For over 100 years, the NAMM Show has been the destination when it comes to exciting and innovative new product releases in the world of musical instruments. Artist endorsements, collaborations and brand partnerships mean you never know who might show up to promote a new line or model, no matter how big the name is.
And that's exactly what happened on January 18th 1996, when Eddie Van Halen rocked up to the Peavey booth to help launch the EVH Wolfgang signature guitar. "I'm so happy with the equipment, it's ridiculous," says Van Halen as he takes to the stage at the start of the fan-shot clip.
Previous successful collaborations with Kramer and Ernie Ball Music Man had delivered equally iconic signature instruments. So when it was reported that Van Halen was once again a free agent in 1995, all eyes were on him regarding his next move. Ultimately, he would develop a new guitar with Peavey, a brand with which he already had a strong relationship dating back to the early '90s, partnering with them on the original 5150 tube amplifier.
While demoing the new six-string, EVH performed snippets from Van Halen classics such as Amsterdam and (the then-unreleased) Humans Being. At one point in the clip, Van Halen treats those in attendance to a rendition of 316 from the band's 1991 album For Unlawful Carnal Knowledge. An instrumental famously written for his son, Wolfgang Van Halen, as he confirms to those in attendance, "This is my son's song, man. This is going to make me cry." It's a fitting choice, considering the new guitar was also named in part after Wolfie.
Van Halen had composed the piece while he and Valerie Bertinelli were expecting the birth of Wolfgang, resting the guitar on his wife's stomach as he played. Van Halen explains: "It's kind of a funny story; here's my brother who had a baby before Valerie [Bertinelli] and I did. He would play this little jingle for him, and when he was born, he screamed! He hated it."
Clearly now questioning the whole endeavor, he happily goes on to confirm, "When [Wolfgang] was born, I played it for him, and he loved it."
Famous for his attention to detail and hands-on approach to the design of instruments that bear his name, Van Halen was even confident enough to invite an audience member to share the stage with him and try out the rig. "Anyone want to come up and play? This is the shit right here," says Van Halen.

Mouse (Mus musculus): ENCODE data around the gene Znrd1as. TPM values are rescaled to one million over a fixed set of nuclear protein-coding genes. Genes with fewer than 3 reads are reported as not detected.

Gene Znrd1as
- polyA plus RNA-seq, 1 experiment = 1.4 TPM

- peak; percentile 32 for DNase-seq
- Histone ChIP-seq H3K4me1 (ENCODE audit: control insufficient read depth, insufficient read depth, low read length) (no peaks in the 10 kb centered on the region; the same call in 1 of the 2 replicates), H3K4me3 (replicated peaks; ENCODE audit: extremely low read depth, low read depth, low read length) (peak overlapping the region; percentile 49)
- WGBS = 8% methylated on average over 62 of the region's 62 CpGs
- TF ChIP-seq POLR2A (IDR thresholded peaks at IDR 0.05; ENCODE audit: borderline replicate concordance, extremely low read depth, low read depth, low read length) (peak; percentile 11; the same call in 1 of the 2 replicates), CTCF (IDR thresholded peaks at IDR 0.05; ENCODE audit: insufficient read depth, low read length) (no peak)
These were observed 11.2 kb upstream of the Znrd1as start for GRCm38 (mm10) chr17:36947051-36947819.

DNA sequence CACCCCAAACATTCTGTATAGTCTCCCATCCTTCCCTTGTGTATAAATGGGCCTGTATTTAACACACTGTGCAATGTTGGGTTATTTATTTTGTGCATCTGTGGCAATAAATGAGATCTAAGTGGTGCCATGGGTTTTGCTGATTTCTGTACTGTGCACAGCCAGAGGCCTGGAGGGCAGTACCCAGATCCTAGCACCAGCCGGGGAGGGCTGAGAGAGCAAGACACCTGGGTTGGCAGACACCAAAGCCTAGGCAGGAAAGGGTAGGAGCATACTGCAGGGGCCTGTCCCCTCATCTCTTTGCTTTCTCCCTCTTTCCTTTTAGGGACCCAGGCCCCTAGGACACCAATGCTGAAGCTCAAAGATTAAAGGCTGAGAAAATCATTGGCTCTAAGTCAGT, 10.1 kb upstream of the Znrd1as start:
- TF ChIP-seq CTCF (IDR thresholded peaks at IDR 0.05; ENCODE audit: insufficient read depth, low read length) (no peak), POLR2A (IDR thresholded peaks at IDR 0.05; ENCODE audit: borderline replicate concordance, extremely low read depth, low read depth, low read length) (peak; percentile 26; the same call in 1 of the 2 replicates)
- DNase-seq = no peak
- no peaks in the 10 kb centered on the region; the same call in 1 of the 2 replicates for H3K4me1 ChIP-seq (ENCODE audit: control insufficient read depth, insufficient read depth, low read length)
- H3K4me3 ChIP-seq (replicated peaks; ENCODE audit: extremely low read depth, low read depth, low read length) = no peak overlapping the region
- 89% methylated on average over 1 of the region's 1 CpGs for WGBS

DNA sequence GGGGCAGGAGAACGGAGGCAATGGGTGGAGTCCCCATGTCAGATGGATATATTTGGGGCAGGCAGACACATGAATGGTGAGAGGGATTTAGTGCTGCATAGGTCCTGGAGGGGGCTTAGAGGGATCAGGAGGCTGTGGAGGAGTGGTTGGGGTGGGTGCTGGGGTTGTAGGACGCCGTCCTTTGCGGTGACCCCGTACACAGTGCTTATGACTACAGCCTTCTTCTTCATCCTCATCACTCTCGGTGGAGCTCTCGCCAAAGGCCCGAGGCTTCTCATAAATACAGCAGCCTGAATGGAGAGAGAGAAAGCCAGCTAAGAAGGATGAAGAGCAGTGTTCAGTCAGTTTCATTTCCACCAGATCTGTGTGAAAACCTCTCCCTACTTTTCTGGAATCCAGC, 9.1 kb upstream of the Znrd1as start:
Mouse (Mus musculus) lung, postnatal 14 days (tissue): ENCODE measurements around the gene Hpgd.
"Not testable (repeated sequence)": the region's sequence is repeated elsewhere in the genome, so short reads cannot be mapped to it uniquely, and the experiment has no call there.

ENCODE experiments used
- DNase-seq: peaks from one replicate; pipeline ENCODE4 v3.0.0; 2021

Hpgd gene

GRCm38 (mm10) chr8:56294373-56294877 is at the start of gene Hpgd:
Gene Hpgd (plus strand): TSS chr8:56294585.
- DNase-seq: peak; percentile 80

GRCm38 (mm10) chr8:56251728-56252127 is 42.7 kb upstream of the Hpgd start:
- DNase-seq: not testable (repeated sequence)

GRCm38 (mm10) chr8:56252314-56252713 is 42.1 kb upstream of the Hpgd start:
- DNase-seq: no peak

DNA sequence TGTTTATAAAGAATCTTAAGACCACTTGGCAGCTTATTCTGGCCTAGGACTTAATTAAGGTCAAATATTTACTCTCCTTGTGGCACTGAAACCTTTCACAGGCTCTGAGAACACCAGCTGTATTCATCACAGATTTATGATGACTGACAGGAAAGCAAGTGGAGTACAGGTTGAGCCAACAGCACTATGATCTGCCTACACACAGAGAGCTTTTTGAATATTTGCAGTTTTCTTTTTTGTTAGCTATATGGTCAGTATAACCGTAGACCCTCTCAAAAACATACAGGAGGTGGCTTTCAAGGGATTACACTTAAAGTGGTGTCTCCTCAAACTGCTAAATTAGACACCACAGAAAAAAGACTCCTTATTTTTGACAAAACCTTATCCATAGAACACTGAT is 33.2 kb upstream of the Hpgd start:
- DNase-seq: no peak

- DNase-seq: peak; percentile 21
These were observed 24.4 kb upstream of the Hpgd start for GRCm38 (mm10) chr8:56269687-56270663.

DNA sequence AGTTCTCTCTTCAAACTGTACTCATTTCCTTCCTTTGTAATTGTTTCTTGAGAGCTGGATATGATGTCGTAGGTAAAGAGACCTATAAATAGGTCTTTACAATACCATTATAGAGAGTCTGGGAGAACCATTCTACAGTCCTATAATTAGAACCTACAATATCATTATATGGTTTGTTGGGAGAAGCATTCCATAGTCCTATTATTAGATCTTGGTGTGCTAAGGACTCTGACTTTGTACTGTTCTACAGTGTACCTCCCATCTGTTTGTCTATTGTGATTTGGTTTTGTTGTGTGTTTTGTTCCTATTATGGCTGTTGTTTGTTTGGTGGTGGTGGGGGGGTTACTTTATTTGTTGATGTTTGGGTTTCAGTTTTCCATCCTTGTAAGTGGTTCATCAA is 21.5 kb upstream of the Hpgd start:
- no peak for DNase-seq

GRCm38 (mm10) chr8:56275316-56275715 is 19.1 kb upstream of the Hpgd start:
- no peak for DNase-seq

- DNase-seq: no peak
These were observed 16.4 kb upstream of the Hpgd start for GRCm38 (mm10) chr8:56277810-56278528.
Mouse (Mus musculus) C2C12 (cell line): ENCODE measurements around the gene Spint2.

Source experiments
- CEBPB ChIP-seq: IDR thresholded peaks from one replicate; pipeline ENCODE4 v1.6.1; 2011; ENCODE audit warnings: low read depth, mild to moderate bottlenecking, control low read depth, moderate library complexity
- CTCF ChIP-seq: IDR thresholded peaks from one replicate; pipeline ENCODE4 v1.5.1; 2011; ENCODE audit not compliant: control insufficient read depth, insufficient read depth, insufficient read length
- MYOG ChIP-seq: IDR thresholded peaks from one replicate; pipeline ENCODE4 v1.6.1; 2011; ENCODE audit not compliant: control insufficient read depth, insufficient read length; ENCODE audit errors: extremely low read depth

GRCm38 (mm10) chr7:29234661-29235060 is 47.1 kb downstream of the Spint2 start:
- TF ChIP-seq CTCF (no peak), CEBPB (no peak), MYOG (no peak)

Eagle-eyed fans may have spotted numerous prototypes fit for road testing during Van Halen's live shows in support of the previous year's release, Balance. However, in the days before cameraphones, images of these in action don't appear to exist. He would use the new signature model before its official release during the band's August 1995 appearance on The Late Show with David Letterman, however, performing Not Enough.
1996 would prove to be an eventful year for Van Halen — as well as a new partnership with Peavey — his band would technically have three different singers within 12 months, firing Hagar in spring, reuniting with David Lee Roth for new music in the summer, before ultimately bringing in Gary Cherone for a project that would eventually culminate in Van Halen III two years later.
Eddie Van Halen's partnership with Peavey would last until 2004, when he would launch the EVH brand under the Fender umbrella.
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The Editor in chief of Guitar Interactive since 2017, Jonathan has written online articles for Guitar World, Guitar Player and Guitar Aficionado over the last decade. He has interviewed hundreds of music's finest, including Slash, Joe Satriani, Kirk Hammett and Steve Vai, to name a few. Jonathan's not a bad player either, occasionally doing gear reviews, session work and online lessons for Lick Library.
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